Now, just because it's the preseason doesn't mean there aren't fantasy implications. The Bills will unleash their first round draft pick, receiver Sammy Watkins, while the Giants have some wideout issues of their own and a backfield competition to iron out. To know how all of this will shape up for your fantasy team we've broken down the top four players to focus on this weekend. So sit back, relax and let the fantasy anxiety build. Here we go!
While we continue to preach that rookie receivers rarely have a major impact on fantasy football, Watkins' training camp antics are tough to ignore. He has stood out so far this summer from fellow first rounders like Mike Evans and Brandin Cooks as well as his own teammates. And in a Buffalo receiving corps that's lacking both talent and depth, the team needs their skilled young wideout to come through if they want to retain any chance of putting up points this fall. Look for Manuel to try the Giants secondary with Watkins on some deep routes early on in this initial test run.
Rueben Randle, WR, New York Giants: It's obvious that Victor Cruz is Big Blue's No. 1 pass catcher, so he's not likely to last past Round 2 of drafts but a big part of picking a winning fantasy team is finding value picks in later rounds. That's where Rueben Randle comes in. Randle has a current ADP of Round 15 in NFL fantasy drafts and he'll get first team reps in the Hall of Fame Game as the heavy favorite in New York opposite his salsa dancing counterpart. The 23-year-old has already seen "a lot of red-zone looks" in a Thursday practice session and according to NJ.com this is something "we should probably get used to seeing." Expect a good amount of balls to be thrown in Randle's direction to see how he does against some defenders that aren't his own teammates.
Randle proved himself worthy of an add last season as he scored more touchdowns than any other Giants receiver and put up more fantasy points than Cruz in six games. He hauled in approximately 33 percent of Manning's touchdown passes last season (six). As long as he performs well in the preseason, Randle is a lock for the No. 2 spot. His stock should rise dramatically by the start of the regular season if he puts together a productive preseason campaign.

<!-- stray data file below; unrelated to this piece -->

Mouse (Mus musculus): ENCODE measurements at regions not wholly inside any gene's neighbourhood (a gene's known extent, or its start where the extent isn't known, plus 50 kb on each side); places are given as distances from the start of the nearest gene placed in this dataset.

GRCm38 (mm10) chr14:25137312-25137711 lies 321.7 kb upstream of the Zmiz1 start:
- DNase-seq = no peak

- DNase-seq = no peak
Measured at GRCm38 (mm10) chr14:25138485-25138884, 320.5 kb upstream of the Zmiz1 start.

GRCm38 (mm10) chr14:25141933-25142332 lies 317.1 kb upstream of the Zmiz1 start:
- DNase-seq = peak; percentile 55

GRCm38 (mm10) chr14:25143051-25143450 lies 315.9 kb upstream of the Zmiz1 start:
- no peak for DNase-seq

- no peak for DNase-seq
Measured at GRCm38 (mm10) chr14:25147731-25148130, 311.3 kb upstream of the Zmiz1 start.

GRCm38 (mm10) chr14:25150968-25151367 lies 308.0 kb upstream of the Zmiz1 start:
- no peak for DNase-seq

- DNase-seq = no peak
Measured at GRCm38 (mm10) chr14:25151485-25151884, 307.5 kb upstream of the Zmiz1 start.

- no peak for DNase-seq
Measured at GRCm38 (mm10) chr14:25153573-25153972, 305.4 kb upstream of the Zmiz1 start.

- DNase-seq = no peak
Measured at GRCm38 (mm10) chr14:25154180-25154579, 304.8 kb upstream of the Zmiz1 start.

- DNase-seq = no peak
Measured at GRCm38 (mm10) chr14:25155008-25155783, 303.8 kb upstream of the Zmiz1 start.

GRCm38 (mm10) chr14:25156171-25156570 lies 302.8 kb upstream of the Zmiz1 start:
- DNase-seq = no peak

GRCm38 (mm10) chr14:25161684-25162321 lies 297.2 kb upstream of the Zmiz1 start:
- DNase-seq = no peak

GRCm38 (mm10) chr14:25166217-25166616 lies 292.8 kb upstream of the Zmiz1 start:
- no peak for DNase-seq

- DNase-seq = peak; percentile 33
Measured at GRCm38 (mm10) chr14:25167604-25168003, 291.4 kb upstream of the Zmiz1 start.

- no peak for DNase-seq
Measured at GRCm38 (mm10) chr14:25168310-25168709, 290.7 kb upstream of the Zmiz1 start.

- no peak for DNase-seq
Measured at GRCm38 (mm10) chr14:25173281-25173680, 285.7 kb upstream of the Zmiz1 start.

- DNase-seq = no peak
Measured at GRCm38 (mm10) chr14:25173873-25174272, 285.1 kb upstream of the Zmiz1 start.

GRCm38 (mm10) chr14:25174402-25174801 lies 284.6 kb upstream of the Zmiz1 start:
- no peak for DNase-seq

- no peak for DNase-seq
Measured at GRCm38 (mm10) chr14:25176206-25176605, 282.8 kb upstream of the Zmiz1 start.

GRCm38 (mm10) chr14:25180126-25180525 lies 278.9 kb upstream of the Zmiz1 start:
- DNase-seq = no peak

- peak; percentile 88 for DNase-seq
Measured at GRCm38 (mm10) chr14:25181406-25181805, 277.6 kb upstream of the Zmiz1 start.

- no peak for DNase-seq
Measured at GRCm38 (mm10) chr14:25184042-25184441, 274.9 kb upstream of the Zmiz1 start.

"We will let this thing play out, but it will be some kind of combination with people involved", coach Tom Coughlin said on Thursday. "Certainly, Rashad is well-schooled in the protection schemes; he does a nice job at that. They will have plenty of opportunities in the preseason to show what they can do and where they fit." When Coughlin says "they" he means all the runners behind Jennings who now have a chance to step up in Wilson's potentially long-term absence.
Peyton Hillis was seen taking first team snaps this week suggesting that the plodding veteran may be first in line for touches behind Jennings. Also, versatile rookie Andre Williams has been working to improve his weak pass-catching skills using tennis balls, racquet balls, ping-pong balls, juggling and spending time with a sports psychiatrist to hone his focus. At 5-foot-11 and 230 lbs., it's not out of the question for the uniquely intellectual Williams to emerge as the team's No. 2 runner looking to scavenge some valuable goal-line work if he can plow to the front of the pack this preseason -- something fantasy enthusiasts need to keep a keen eye on.
Bryce Brown, RB, Buffalo Bills: It's no secret that a healthy C.J. Spiller is set to lead the Bills backfield and behind him is last year's top 10 fantasy running back Fred Jackson. While the 33-year-old vet just signed a one-year contract extension this week (you can bet Buffalo is planning to use him until the wheels fall off), the team has another legitimate runner to carve a role for -- third-year back Bryce Brown.
Spiller and Jackson are both injury prone and there's no guarantee that either of them will play all 16 games. This may have factored into the Bills' decision to acquire Brown in a trade this offseason from the Eagles. Brown only had 75 attempts last year as LeSean McCoy's backup and hasn't eclipsed the 200-carry mark yet in his two seasons, but has performed well when given an opportunity. There are durability questions here but the early word this summer is that the Bills are looking to eventually develop Brown into a lead back, which means the team thinks he's capable of a higher-volume workload.
Brown may not have much fantasy value in 2014, but if Spiller or Jackson have to miss any time he could see an uptick in chances especially if he can make the most of his preseason reps. It is possible that Buffalo incorporates him into a three-headed attack at some point but his value will be limited pending a preseason breakout.